Parsley and Cilantro

Nutrition Information

Fresh parsley is very rich in Vitamin A and potassium. It is moderately rich in Vitamin C, calcium, folate (folic acid), and phosphorous. It is also a good source of dietary fiber when considering weight to volume ratio (1.23 gm dietary fiber to1/2 cup parsley). Fresh cilantro is also very rich in Vitamin A and potassium but it is higher than parsley in calcium and dietary fiber. It is also moderately rich in Vitamin C and folate (folic acid). Both cilantro and parsley are naturally low in calories, fat, and sodium.

Planting and Harvesting Parsley and Cilantro

The ideal time to plant parsley in Central Texas is January to February in the spring with harvest occurring March to April. Cilantro should be planted in February for harvesting to occur in April. Fall planting of parsley and cilantro occur at the same time in September with harvest occurring in November.

Planting and Harvesting Parsley and Cilantro
Growing Season Parsley Cilantro
Spring Planting January to February February
Spring Harvesting March to April April
Fall Planting September September
Fall Harvesting November November

Storing Parsley and Cilantro

Parsley and cilantro are stored best in the refrigerator after harvesting. Take the bunch apart, wash, place in a plastic bag and refrigerate immediately. It is also best to use fresh parsley or cilantro within 5-6 days of harvest

If drying is preferred, parsley of cilantro can be dried in the refrigerator in a brown paper (not plastic) bag. Place a bouquet of the herbs in the bag and close it. It can remain in the refrigerator for one month. The resulting bouquet of herbs will be surprisingly green, but dry and aromatic.

Choosing Parsley and Cilantro

Look for fresh, crisp, bright-green leaves, for both the curled leaf and the flat-leaf varieties of parsley. Slightly wilted leaves can be freshened by trimming off the ends of the stems and placing them in cold water. Avoid yellowing, discolored, or decayed leaves. The best way to use cilantro is as a seasoning in sausage, beans, and stews. Young leaves can be used in salads, soups, poultry recipes and in a variety of Mexican and Chinese dishes. The following recipe can use either parsley of cilantro as the main ingredient.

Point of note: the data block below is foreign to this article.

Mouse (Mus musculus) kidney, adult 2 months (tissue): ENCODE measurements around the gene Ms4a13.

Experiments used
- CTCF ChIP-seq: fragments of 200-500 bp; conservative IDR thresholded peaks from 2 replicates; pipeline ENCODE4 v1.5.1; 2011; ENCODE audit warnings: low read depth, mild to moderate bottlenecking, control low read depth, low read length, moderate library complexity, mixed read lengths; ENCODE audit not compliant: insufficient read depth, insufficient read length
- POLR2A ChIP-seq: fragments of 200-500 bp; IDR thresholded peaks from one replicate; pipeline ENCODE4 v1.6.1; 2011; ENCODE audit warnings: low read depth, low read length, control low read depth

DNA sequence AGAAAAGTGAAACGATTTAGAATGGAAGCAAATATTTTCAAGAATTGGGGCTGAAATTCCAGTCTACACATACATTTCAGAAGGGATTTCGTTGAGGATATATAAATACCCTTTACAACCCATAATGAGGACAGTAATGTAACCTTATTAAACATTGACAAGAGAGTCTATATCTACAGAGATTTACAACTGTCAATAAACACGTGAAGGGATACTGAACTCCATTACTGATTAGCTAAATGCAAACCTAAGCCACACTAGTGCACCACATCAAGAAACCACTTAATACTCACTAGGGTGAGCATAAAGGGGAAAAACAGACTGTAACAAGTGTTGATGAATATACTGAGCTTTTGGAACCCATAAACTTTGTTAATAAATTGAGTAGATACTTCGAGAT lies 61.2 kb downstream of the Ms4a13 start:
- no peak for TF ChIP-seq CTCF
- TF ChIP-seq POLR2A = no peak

Parsley Salad (Tabouli)
(Serves 8)


  • 1/2 cup fine bulgur wheat (or cracked wheat)
  • Hot water
  • 2 cups finely chopped fresh parsley or cilantro (1 or 2 bunches, large stems removed)
  • 1/2 cup finely chopped green onions
  • 1/4 cup chopped fresh mint leaves, or 1 tbsp. dried mint
  • 1 med. cucumber, peeled, seeded, and cubed
  • 1/2 cup diced bell pepper
  • 1/4 tsp. salt
  • 1/2 tsp. freshly ground black pepper


  • Juice of 2 lemons
  • 1-2 cloves of garlic, pressed or finely minced
  • 2 tbsp. olive oil
  • 18 cherry tomatoes, cut into squares


  1. Place bulgur in a large bowl. Add enough hot water to cover.
  2. Let sit for approximately 30 minutes. Drain and squeeze dry.
  3. Place in a large mixing bowl and fluff with a fork. Add parsley, onions, mint, cucumber, bell pepper, salt, and black pepper.
  4. Stir to mix well and set aside. In a small bowl, combine dressing ingredients and stir to mix well.
  5. Pour over salad, toss, cover and refrigerate 3 to 4 hours.
  6. Remove from refrigerator and add tomatoes. Mix well. Serve on a bed of crisp lettuce.

Nutritional Analysis (per serving): Calories:86; Protein:2 gm; Carbohydrates:12 gm; Total Fat:4 gm; Cholesterol:0 mg; Vitamin A:184 RE; Vitamin C:56 mg; Calcium:39 mg; Potassium:307 mg; Sodium:82 mg; Diabetic Exchanges: 1/3 Bread, 2/3 Fat

The information given herein is for educational purposes only. Reference to commercial products or trade names is made with the understanding that no discrimination is intended and no endorsement by the Texas AgriLife Extension Service is implied.

Educational programs of the Texas AgriLife Extension Service are open to all people without regard to race, color, sex, disability, religion, age, or national origin.

Publication Revised January 2009

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